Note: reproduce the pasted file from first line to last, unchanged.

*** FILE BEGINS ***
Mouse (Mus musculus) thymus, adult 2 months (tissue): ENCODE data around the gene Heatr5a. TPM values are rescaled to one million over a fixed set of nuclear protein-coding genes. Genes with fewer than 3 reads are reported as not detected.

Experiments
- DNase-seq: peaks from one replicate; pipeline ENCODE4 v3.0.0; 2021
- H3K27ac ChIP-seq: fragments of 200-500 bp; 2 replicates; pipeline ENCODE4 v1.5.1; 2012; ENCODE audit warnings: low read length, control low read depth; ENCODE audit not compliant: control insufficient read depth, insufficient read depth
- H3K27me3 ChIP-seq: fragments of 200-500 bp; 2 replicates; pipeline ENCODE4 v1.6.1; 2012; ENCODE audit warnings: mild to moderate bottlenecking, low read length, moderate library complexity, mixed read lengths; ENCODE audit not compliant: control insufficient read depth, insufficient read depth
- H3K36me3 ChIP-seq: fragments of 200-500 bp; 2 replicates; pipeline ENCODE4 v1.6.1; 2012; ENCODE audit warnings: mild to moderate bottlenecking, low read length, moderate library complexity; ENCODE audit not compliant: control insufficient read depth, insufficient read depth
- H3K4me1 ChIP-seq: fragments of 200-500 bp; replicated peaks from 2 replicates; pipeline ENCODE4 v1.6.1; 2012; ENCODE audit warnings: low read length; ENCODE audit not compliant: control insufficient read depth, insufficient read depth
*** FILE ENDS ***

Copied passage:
Mouse (Mus musculus) thymus, adult 2 months (tissue): ENCODE data around the gene Heatr5a. TPM values are rescaled to one million over a fixed set of nuclear protein-coding genes. Genes with fewer than 3 reads are reported as not detected.

Experiments
- DNase-seq: peaks from one replicate; pipeline ENCODE4 v3.0.0; 2021
- H3K27ac ChIP-seq: fragments of 200-500 bp; 2 replicates; pipeline ENCODE4 v1.5.1; 2012; ENCODE audit warnings: low read length, control low read depth; ENCODE audit not compliant: control insufficient read depth, insufficient read depth
- H3K27me3 ChIP-seq: fragments of 200-500 bp; 2 replicates; pipeline ENCODE4 v1.6.1; 2012; ENCODE audit warnings: mild to moderate bottlenecking, low read length, moderate library complexity, mixed read lengths; ENCODE audit not compliant: control insufficient read depth, insufficient read depth
- H3K36me3 ChIP-seq: fragments of 200-500 bp; 2 replicates; pipeline ENCODE4 v1.6.1; 2012; ENCODE audit warnings: mild to moderate bottlenecking, low read length, moderate library complexity; ENCODE audit not compliant: control insufficient read depth, insufficient read depth
- H3K4me1 ChIP-seq: fragments of 200-500 bp; replicated peaks from 2 replicates; pipeline ENCODE4 v1.6.1; 2012; ENCODE audit warnings: low read length; ENCODE audit not compliant: control insufficient read depth, insufficient read depth